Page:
Update Sep 2017: I later wrote about some of the good parts. After you're done here, you should check that out, too.

I got a new job recently. Go me!

The old job was at a very large financial company. I won't say which one, but you would likely recognize it if I did. And I'm sure you could find out if you tried. The new job is with a tech start up. It's like night and day. So here's my take on what I'm glad to be rid of. There are of course trade offs, and I may write about the other side of the coin in the future. But, I want to write down this part while I'm still bothered by the bad parts of the old job.

The Org Tree

Easily the first place benefit is that I don't have to navigate the politics of a large office. I don't have to make up reports and presentations to support my VP's "grand vision". I don't have to play up every little bit of progress as though it's some ground breaking accomplishment. And when some other team starts doing that for themselves, I don't have to explain to my manager that I'm already familiar with that thing, it's not a big deal, and it wouldn't benefit us anyway or else I would already be doing it.

Bad Metrics

And bad reports on those metrics.

Here's a story: some director of something once wanted to see a trend on how many widgets per quarter his group was producing. So the director reached out to some managers who didn't know and had to run around asking their teams. The teams stopped actually producing widgets for a while to instead dig through their commit logs and sprint plans, made various differing assumptions, and then gave a few numbers to their managers. Then the managers had some meetings where they used those numbers in some spreadsheets along with even more assumptions, and then gave those spreadsheets to the director. And because managers like to feel like they know what's going on, they told their teams to update those spreadsheets every month. Nevermind that the teams work in sprints, not months, or that the data was of dubious quality to begin with. And now there are numbers, and someone can graph them, and everyone looks better when graphs go up; so sometimes the manager asks the team to be really really sure they counted all of the widgets, even the ones over there that don't actually work.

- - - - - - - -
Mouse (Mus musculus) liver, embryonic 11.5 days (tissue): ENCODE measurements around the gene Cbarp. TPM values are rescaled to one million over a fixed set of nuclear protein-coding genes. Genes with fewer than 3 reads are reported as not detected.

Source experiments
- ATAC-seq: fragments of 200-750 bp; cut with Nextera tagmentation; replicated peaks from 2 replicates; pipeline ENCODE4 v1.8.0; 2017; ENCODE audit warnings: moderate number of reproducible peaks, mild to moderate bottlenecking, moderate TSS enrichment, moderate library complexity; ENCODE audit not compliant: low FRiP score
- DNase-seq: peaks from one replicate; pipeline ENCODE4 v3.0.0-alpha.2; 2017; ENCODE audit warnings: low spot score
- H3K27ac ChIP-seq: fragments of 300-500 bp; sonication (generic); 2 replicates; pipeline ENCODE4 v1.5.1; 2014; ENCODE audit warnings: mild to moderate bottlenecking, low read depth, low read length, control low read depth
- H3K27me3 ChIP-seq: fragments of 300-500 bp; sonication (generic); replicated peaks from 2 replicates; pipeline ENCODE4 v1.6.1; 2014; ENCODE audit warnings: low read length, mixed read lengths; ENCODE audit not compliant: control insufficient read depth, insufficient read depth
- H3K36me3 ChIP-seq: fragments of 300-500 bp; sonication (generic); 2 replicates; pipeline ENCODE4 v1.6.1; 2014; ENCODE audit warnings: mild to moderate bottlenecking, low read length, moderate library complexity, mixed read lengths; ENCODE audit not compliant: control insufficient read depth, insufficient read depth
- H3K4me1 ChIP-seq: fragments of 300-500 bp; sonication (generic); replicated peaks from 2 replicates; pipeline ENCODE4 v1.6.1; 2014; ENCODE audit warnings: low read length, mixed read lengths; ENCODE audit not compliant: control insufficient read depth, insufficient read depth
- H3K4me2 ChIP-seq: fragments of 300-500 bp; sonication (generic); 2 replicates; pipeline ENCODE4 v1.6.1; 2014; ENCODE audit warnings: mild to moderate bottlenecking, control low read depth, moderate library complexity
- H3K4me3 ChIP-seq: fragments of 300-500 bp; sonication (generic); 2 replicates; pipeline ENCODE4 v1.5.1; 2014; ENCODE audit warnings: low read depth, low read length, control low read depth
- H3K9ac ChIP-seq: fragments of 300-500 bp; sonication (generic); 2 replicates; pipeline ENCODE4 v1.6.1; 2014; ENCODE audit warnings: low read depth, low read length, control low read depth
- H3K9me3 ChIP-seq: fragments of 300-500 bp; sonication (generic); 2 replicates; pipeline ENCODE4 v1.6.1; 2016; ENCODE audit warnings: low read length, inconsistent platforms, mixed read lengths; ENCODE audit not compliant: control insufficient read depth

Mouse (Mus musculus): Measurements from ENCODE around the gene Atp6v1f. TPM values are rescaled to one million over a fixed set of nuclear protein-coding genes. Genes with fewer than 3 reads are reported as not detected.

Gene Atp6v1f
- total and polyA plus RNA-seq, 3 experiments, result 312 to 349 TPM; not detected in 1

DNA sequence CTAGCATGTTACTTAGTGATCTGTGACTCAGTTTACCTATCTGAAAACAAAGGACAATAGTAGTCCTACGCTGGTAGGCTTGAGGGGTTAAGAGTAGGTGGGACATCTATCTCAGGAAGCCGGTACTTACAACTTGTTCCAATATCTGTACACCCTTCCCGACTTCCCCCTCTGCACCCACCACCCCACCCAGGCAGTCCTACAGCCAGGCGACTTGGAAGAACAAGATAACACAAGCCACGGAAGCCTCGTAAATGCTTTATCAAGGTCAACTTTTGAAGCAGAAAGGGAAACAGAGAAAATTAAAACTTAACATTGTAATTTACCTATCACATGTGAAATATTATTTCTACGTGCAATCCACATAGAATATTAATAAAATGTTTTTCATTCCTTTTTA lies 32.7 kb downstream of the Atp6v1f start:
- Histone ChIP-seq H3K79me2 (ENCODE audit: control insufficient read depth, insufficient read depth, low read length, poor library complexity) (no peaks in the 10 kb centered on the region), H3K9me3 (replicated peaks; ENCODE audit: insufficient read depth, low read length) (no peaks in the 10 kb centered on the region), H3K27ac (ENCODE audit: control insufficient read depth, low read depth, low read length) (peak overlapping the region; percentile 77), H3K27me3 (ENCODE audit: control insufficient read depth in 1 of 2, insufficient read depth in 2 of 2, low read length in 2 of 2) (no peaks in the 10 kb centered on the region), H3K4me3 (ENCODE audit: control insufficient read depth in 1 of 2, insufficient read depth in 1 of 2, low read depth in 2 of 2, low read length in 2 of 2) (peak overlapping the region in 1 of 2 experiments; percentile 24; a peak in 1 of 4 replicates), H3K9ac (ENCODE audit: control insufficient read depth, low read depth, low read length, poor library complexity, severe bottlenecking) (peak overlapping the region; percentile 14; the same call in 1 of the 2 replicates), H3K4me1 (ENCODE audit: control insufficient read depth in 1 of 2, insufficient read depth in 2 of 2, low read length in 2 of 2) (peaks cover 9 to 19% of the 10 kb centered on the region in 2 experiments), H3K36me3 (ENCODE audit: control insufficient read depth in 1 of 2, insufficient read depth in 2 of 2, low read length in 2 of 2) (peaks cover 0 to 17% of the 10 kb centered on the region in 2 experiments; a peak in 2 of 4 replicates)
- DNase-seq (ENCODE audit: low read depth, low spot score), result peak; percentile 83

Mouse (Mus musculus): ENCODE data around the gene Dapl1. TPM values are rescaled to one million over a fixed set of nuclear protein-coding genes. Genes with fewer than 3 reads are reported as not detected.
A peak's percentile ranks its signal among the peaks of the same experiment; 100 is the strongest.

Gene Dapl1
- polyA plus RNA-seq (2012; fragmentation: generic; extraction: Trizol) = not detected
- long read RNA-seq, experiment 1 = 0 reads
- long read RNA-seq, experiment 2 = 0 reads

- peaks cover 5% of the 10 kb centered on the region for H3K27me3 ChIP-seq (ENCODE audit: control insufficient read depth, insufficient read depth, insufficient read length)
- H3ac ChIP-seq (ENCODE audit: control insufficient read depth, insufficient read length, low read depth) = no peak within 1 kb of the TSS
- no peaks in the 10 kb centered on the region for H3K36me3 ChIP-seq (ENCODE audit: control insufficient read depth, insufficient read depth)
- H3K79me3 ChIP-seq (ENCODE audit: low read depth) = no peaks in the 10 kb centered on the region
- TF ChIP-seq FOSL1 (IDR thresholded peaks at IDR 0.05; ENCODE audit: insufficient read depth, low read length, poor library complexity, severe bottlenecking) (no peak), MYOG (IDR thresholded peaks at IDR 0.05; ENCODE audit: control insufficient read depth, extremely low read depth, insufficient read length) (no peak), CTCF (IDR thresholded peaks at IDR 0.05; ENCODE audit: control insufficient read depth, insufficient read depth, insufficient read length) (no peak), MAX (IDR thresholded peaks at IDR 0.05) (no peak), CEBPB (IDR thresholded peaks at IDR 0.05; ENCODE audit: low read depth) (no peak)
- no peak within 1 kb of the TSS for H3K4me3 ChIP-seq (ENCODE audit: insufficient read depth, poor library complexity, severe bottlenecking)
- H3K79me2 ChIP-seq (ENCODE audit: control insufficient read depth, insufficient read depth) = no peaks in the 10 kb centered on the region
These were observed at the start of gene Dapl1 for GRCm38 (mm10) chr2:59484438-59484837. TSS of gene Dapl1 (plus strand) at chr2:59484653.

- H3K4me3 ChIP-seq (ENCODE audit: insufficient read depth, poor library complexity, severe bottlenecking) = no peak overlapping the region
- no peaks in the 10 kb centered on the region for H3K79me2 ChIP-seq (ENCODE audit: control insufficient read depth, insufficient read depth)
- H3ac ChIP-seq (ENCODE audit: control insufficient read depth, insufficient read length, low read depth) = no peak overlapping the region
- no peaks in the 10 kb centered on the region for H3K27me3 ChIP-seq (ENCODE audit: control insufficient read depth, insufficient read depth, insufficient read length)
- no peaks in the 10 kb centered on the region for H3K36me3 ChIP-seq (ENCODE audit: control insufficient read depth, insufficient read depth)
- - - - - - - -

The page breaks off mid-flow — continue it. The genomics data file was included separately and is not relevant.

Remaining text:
And here's how the story ends: the director predictably decides that widgets per quarter isn't actually very informative, and what would really be useful is a ratio of bugs to widgets. Second verse, same as the first. Except that the first number is a metric now, so everyone still has to keep reporting that, too.

I don't have to live that story anymore. If someone wants some analysis on something, they have they data. If someone wants to track progress on a thing, they can. And if they decide it's not worth the trouble anymore, they can stop.

Access Controls

When I started at the financial company it took me two weeks to get permission to access the git repos and jira boards that I would be using day to day. And that was just expected to be the case. I remember the two weeks number very clearly because my coworker told me on day one that no one gets anything done for the first two weeks. I was skeptical, but he was right. And that was just day to day access. There were tools and systems that in 3 years I never got permission to use. There were people in the department who's greatest contribution was that they had access leftover from before they transferred or before the access rules changed.

Now getting access to something means asking to be invited to a group, or for a password. The only thing I need to do to get access to something restricted is to actually need it, and ask for it.

Enterprise Tools

Speaking of access, the things I'm getting access to now are all much easier to use modern tools. VCS is Github. Productivity tools are G Suite. I can't tell you how glad I am not to have to use Quality Center any more. Or a single company wide Jira instance with the mandated company wide project template that has 5,000 custom fields and takes a full minute to load my active sprint (and often won't load it all before 10am when everyone is having their stand ups). Or how I can use Slack instead of "Skype for Business" or—shudder—Sametime.

Honorable Mention: Meetings

I don't have the same hatred of meetings that most of my peers seem to. Maybe it's because I don't treat meeting invites like holy commandments, and I'll decline or skip the ones that I can't learn from or contribute to. Still I went from spending an average of 2ish hours per day in meetings to less than 1.